Rate of Uninsured in U.S. Dropped to All Time-Low Last Year

  • 9.1 percent of Americans lacked health insurance in 2015
  • Uninsured rate dropped for all age categories under 65

The share of Americans without health insurance dropped to an all-time low of 9.1 percent last year, according to the U.S. Census Bureau, partly because of programs and rules under the 2010 health law that expanded coverage to millions of people.

The number of Americans without coverage fell by 4 million from 2014, following an even larger drop of 9 million the year before. For the second year in a row, the percentage of people without health coverage dropped for all age groups under 65 years old, the Census Bureau said in a report released Tuesday.

Obamacare, formally known as the Patient Protection and Affordable Care Act, began offering subsidized health insurance coverage to Americans in 2014. It also gave states the option to expand Medicaid, the federal-state program for the poor, to many more people. So far, 31 states and the District of Columbia have expanded the program. Those that have not done so have largely held back because of political opposition to the law.

YearAmericans Without Insurance
2013               13.3%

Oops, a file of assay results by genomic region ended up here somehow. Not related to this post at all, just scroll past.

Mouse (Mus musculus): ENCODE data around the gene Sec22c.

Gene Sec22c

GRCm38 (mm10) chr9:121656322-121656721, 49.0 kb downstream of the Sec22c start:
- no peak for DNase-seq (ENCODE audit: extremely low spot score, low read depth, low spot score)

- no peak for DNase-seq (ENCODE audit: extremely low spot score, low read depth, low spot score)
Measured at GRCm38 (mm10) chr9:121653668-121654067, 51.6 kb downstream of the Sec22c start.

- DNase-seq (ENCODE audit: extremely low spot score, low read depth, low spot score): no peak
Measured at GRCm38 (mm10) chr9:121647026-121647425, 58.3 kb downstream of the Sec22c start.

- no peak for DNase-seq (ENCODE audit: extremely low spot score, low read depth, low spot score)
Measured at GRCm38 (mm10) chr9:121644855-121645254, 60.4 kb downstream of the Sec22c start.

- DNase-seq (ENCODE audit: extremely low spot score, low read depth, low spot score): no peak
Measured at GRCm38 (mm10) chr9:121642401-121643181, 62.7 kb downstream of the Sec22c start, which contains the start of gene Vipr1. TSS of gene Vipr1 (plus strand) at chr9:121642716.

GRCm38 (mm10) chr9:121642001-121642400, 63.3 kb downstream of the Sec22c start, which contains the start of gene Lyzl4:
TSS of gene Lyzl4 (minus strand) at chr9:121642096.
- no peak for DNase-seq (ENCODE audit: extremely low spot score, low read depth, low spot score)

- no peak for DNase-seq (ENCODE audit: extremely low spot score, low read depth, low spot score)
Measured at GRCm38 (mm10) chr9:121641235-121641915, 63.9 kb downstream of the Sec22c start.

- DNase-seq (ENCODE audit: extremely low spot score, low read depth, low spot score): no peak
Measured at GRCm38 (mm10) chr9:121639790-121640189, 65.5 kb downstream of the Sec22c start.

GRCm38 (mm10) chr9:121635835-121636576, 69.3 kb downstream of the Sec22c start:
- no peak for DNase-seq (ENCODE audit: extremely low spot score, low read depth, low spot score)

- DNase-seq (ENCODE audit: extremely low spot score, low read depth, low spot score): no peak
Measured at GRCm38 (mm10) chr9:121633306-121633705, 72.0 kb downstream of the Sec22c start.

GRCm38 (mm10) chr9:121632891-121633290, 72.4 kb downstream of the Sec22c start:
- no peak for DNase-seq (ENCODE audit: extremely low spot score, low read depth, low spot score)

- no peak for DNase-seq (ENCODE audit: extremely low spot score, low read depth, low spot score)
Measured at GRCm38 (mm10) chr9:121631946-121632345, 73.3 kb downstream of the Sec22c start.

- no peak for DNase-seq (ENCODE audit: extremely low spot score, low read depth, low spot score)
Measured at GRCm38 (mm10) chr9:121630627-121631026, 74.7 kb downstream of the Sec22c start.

2014               10.4%
2015                9.1%

The uninsured rate fell in at least 47 states and the District of Columbia, with non-statistically significant changes in three states, the Census said.

“All the states saw a reduction, but the big reductions came from the states that expanded Medicaid,” Ken Thorpe, professor of health policy and management at Emory University, said in a telephone interview. “If the remaining states expanded Medicaid, I believe the rate would decline as low as 6.1 percent, which would have an enormous impact on the economy and the health-care industry.”

Most people in the U.S. are covered by private health insurance that they get through work, according to the Census. Work-based plans cover 55.7 percent of people under 65, followed by Medicaid, which covers 19.6 percent.

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